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Latino/a Mobility in California History

Genevieve Carpio, Javier Cienfuegos, Ivonne Gonzalez, Karen Lazcano, Katherine Lee Berry, Joshua Mandell, Christofer Rodelo, Alfonso Toro, Authors

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Sources and Methodology

[Instagram] After completing my digital review, in which I evaluated how digital institutionalized archives such as Calisphere implicitly guide viewers’ perceptions of Chicana women, I wanted to curate a digital exhibit that exclusively privileges grassroots perspectives. I chose photography as the sole medium of my project, since this is a project that looks at how narratives of California mobility are embedded in visual imagery. Moreover, each individual exhibit relates a different aesthetic, revealing myriad grassroots visions of Chicana/o Los Angeles.

The source of all the photographs in my exhibit is Instagram, and again, this was intentional. Instagram is a social media platform that allows users to upload their own photographs, and other than the usual regulations regarding explicit nudity, there aren't too many restrictions. Users have the freedom to create exhibits that reflect each user’s artistic or self-representative intention.

Exhibit Object 1 – Chicana Self-Fashioning and Bella Doña L.A.

Bella Doña L.A., an L.A.-based, all-female owned clothing brand that describes itself on Tumblr with hashtags such as #westcoast, #homegirls, and #chola, uses Instagram to advertise its merchandise. As I’ve discussed in my digital exhibit, these photographs are taken in different urban locales such as Echo Park, downtown Los Angeles, and the Chicano barrio.
Andrew L. Quesada, whose photography primarily focuses on women’s bodies in different visual contexts, photographs Bella Doña L.A.’s models. On his website, Quesada writes, I love the fact that with a simple photograph, i can boost a woman confidence, reminding her that she is powerful and she is needed.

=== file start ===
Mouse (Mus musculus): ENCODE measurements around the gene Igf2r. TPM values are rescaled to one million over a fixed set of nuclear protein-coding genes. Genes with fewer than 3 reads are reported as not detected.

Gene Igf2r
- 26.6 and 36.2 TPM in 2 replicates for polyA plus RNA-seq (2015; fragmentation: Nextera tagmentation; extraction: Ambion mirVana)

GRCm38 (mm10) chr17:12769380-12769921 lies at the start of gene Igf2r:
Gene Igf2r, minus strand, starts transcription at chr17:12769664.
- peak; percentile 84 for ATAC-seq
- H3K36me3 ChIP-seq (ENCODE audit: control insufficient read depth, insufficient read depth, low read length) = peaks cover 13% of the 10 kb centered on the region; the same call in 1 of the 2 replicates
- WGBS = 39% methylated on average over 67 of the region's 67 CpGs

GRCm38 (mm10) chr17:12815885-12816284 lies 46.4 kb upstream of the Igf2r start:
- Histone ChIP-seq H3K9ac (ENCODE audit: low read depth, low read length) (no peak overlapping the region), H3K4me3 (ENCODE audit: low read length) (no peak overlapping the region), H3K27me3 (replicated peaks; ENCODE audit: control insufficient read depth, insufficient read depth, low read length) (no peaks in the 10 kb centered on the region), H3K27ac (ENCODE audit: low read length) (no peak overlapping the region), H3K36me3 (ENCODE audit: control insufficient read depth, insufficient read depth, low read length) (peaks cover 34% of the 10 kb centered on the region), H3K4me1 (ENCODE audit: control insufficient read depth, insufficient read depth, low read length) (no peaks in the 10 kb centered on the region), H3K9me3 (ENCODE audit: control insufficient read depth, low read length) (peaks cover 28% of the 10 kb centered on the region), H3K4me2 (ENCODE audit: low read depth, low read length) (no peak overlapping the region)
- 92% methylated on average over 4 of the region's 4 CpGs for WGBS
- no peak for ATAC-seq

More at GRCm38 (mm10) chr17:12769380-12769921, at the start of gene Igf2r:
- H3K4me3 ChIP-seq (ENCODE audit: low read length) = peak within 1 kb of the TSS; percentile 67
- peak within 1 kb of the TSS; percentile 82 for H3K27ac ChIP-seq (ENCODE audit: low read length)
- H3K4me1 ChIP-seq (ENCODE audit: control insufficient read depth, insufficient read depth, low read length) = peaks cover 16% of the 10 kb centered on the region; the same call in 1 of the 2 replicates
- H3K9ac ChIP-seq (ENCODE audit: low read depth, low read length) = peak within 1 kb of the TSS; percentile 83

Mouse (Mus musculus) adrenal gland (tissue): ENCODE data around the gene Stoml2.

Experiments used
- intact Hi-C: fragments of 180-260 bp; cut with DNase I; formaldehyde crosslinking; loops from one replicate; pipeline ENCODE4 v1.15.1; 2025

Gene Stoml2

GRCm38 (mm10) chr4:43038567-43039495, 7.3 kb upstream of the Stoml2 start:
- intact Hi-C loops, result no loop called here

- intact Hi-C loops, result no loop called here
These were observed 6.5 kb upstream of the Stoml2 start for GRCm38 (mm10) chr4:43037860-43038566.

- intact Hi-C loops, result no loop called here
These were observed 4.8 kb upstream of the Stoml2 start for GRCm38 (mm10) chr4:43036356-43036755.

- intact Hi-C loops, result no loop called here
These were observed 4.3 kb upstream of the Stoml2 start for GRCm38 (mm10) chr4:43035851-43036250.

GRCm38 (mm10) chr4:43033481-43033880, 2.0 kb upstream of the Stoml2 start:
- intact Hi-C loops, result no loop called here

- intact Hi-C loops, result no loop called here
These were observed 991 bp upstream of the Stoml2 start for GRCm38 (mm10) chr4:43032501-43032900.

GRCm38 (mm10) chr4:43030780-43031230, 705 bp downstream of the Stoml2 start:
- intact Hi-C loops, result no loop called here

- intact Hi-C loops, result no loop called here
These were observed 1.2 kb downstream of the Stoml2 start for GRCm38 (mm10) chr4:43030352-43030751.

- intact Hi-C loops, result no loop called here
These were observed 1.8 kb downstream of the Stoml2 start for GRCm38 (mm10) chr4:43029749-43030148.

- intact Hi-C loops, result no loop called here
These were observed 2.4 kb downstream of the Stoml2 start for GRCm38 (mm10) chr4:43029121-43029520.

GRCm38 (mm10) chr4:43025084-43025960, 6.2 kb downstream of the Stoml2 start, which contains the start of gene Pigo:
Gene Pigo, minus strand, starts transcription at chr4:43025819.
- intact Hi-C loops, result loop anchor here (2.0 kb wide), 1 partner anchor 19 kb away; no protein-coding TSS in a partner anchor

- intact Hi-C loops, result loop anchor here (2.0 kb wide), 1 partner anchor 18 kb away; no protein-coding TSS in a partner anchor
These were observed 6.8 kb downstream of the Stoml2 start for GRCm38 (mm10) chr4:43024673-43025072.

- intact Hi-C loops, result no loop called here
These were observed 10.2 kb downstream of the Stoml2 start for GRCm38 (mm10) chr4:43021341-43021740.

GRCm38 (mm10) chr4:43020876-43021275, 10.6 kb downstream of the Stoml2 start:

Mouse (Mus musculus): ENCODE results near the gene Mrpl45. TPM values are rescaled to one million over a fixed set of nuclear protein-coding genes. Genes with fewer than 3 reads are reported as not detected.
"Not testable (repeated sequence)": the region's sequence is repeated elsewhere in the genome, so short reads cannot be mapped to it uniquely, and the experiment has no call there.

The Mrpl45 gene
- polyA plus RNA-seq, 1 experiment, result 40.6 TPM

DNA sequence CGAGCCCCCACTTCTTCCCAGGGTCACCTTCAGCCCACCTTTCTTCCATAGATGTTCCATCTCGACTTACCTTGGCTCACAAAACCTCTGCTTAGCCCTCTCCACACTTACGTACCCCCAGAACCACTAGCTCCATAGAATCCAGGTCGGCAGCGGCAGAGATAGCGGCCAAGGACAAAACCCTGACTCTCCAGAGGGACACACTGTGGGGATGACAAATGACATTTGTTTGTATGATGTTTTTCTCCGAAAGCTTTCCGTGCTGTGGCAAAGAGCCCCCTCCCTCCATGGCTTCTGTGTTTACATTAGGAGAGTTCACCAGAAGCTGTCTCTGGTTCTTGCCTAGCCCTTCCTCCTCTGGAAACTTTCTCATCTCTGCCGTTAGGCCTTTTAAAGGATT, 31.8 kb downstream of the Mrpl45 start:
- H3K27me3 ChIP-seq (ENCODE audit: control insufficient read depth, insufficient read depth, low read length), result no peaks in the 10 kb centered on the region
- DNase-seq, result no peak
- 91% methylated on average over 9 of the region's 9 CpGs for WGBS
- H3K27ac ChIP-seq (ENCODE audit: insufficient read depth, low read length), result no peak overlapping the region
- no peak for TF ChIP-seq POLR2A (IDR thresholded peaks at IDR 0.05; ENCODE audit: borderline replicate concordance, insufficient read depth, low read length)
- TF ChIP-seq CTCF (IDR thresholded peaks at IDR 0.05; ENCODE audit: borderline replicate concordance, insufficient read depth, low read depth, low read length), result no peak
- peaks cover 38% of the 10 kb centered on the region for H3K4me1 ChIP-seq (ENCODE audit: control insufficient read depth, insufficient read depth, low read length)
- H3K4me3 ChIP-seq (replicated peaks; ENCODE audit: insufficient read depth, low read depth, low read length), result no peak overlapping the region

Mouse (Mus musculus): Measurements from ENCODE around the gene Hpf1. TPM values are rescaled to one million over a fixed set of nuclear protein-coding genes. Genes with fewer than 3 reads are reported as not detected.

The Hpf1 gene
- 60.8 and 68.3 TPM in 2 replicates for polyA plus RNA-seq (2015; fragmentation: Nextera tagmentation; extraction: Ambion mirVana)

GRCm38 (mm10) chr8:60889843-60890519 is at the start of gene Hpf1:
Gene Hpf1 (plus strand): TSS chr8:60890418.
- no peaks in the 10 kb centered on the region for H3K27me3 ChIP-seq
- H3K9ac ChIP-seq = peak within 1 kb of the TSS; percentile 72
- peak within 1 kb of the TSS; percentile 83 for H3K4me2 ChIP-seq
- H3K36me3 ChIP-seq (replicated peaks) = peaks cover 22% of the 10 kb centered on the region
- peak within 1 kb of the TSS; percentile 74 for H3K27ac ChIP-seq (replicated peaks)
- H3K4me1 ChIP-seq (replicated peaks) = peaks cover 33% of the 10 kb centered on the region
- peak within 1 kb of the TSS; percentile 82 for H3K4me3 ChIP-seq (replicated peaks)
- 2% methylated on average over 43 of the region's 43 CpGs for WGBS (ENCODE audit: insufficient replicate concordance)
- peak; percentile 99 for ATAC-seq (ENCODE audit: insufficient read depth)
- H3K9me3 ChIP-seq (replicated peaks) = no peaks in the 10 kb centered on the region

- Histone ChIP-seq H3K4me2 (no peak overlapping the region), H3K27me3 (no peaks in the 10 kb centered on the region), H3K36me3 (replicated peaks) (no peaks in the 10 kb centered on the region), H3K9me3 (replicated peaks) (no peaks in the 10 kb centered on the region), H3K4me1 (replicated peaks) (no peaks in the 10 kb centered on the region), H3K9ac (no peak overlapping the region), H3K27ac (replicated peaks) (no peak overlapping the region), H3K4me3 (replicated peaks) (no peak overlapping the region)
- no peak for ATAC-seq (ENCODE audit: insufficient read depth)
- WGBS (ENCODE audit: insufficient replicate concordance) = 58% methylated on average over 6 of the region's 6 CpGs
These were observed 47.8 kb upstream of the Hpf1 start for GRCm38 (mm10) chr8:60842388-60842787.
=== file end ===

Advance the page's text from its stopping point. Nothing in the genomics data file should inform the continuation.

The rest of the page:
Exhibit Object 2 -  @elfotografojoquin Captures Latinas in Urban Landscape
These photographs, also showing Latina women in different L.A. urban landscapes, are best described as lenses through which we can experience the city according to the visions of Latino photographer Joaquin Guzman. These particular photographs show women posing against landscapes that evoke a working class urbanism, such as bridges, barbed wire fences, and industrial wastelands. Joaquin’s other photography aims to capture either the griminess or working-class nature of the city, from graffiti, to shopping carts, to (consensual) portraits of homeless individuals. Other photographs depict scenes of barrio life, such as hot dog vendors cooking on the streets, grandmothers making tamales, and working people riding the bus.

Exhibit Object 3 - @blacklotusrosie and Xicana Self-Representation on Instagram
When I encountered “La Chicana” Rosie’s Tumblr, I knew I had encountered something beautifully radical and special. On both her Tumblr and Instagram, Rosie shows how young Chicana women can use social media as an avenue for self-expression and self-representation. Unlike the other photographs in this exhibit, these photographs are captured by a Chicana herself. There are a few sites within Los Angeles that she has chosen to feature on her Instagram page, and I think that these places are indicators of a Chicana’s mobility throughout L.A. Social media allows Chicanas to interpret their own photography, instead of depending on archival institutions that might not do justice to their feminist projects. 

In addition to historical, visual, and discourse analysis, this project is also in some part ethnographic. I’m genuinely curious to learn about the ways in which photographic representation can serve as a form of feminist empowerment, and which is why I incorporated an interview Chicana feminist blogger Rosie in the presentation of my exhibit. Unfortunately, this was a last-minute endeavor and I did not get to interview any of the other photographers, although Rosie was graciously helpful and provided insightful commentary. In retrospect, I would have reached out to her earlier in order to provide a more thorough first-hand perspective on their photographic work. 
Lastly, I recognize the limitations of my curated photographic objects. In no way do I intend to claim that the women in these photographs represent all Chicanas in Los Angeles. As I’m beginning to discover, there are countless Latino urban photographers whose work I have not yet explored. It is also worth noting that most Latinos and Chicanos in working-class communities may not have access to the Internet for blogging, or access to advanced media equipment that would provide us more visions of Latina/o Los Angeles.  

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